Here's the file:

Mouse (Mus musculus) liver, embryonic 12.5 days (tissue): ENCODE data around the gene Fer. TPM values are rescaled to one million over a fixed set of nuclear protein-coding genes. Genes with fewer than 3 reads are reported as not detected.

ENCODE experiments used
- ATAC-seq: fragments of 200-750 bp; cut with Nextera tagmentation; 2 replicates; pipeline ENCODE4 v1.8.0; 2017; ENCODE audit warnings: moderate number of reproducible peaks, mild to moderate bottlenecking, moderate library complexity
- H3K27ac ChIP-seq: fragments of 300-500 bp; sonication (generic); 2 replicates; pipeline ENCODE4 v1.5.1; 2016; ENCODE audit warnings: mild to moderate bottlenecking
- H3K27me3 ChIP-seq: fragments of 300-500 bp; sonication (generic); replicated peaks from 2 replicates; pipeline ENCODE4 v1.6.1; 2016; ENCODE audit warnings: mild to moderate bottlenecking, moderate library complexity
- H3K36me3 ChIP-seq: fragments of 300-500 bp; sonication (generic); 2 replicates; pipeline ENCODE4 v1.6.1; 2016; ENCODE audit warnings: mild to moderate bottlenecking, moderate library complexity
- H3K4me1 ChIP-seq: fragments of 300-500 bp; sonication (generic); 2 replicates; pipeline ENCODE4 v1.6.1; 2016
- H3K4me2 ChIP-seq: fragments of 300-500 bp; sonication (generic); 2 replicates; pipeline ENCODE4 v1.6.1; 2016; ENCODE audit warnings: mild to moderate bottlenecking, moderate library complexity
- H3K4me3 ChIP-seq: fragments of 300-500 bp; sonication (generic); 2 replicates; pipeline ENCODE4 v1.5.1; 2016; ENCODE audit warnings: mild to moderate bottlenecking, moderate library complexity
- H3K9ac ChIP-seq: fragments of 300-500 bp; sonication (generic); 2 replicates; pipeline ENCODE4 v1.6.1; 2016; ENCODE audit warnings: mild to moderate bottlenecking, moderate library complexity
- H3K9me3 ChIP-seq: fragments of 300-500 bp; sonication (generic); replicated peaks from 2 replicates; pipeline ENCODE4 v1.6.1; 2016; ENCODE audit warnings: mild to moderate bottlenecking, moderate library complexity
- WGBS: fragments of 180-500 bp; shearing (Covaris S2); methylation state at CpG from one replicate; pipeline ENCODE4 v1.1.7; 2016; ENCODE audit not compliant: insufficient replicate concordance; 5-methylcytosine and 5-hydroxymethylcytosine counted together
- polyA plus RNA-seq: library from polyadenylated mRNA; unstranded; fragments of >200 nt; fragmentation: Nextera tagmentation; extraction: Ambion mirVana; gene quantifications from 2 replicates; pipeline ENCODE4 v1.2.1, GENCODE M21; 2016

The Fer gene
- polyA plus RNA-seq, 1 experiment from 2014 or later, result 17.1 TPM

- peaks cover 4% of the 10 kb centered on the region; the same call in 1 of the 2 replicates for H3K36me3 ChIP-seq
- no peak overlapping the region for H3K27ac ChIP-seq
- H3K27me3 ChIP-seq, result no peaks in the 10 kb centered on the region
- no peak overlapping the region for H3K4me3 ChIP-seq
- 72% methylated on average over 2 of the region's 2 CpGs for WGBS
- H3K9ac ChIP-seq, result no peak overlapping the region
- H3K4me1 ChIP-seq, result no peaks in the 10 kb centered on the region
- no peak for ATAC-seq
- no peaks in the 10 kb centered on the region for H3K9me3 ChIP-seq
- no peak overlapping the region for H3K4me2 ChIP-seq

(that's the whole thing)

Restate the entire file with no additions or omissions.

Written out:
Mouse (Mus musculus) liver, embryonic 12.5 days (tissue): ENCODE data around the gene Fer. TPM values are rescaled to one million over a fixed set of nuclear protein-coding genes. Genes with fewer than 3 reads are reported as not detected.

ENCODE experiments used
- ATAC-seq: fragments of 200-750 bp; cut with Nextera tagmentation; 2 replicates; pipeline ENCODE4 v1.8.0; 2017; ENCODE audit warnings: moderate number of reproducible peaks, mild to moderate bottlenecking, moderate library complexity
- H3K27ac ChIP-seq: fragments of 300-500 bp; sonication (generic); 2 replicates; pipeline ENCODE4 v1.5.1; 2016; ENCODE audit warnings: mild to moderate bottlenecking
- H3K27me3 ChIP-seq: fragments of 300-500 bp; sonication (generic); replicated peaks from 2 replicates; pipeline ENCODE4 v1.6.1; 2016; ENCODE audit warnings: mild to moderate bottlenecking, moderate library complexity
- H3K36me3 ChIP-seq: fragments of 300-500 bp; sonication (generic); 2 replicates; pipeline ENCODE4 v1.6.1; 2016; ENCODE audit warnings: mild to moderate bottlenecking, moderate library complexity
- H3K4me1 ChIP-seq: fragments of 300-500 bp; sonication (generic); 2 replicates; pipeline ENCODE4 v1.6.1; 2016
- H3K4me2 ChIP-seq: fragments of 300-500 bp; sonication (generic); 2 replicates; pipeline ENCODE4 v1.6.1; 2016; ENCODE audit warnings: mild to moderate bottlenecking, moderate library complexity
- H3K4me3 ChIP-seq: fragments of 300-500 bp; sonication (generic); 2 replicates; pipeline ENCODE4 v1.5.1; 2016; ENCODE audit warnings: mild to moderate bottlenecking, moderate library complexity
- H3K9ac ChIP-seq: fragments of 300-500 bp; sonication (generic); 2 replicates; pipeline ENCODE4 v1.6.1; 2016; ENCODE audit warnings: mild to moderate bottlenecking, moderate library complexity
- H3K9me3 ChIP-seq: fragments of 300-500 bp; sonication (generic); replicated peaks from 2 replicates; pipeline ENCODE4 v1.6.1; 2016; ENCODE audit warnings: mild to moderate bottlenecking, moderate library complexity
- WGBS: fragments of 180-500 bp; shearing (Covaris S2); methylation state at CpG from one replicate; pipeline ENCODE4 v1.1.7; 2016; ENCODE audit not compliant: insufficient replicate concordance; 5-methylcytosine and 5-hydroxymethylcytosine counted together
- polyA plus RNA-seq: library from polyadenylated mRNA; unstranded; fragments of >200 nt; fragmentation: Nextera tagmentation; extraction: Ambion mirVana; gene quantifications from 2 replicates; pipeline ENCODE4 v1.2.1, GENCODE M21; 2016

The Fer gene
- polyA plus RNA-seq, 1 experiment from 2014 or later, result 17.1 TPM

- peaks cover 4% of the 10 kb centered on the region; the same call in 1 of the 2 replicates for H3K36me3 ChIP-seq
- no peak overlapping the region for H3K27ac ChIP-seq
- H3K27me3 ChIP-seq, result no peaks in the 10 kb centered on the region
- no peak overlapping the region for H3K4me3 ChIP-seq
- 72% methylated on average over 2 of the region's 2 CpGs for WGBS
- H3K9ac ChIP-seq, result no peak overlapping the region
- H3K4me1 ChIP-seq, result no peaks in the 10 kb centered on the region
- no peak for ATAC-seq
- no peaks in the 10 kb centered on the region for H3K9me3 ChIP-seq
- no peak overlapping the region for H3K4me2 ChIP-seq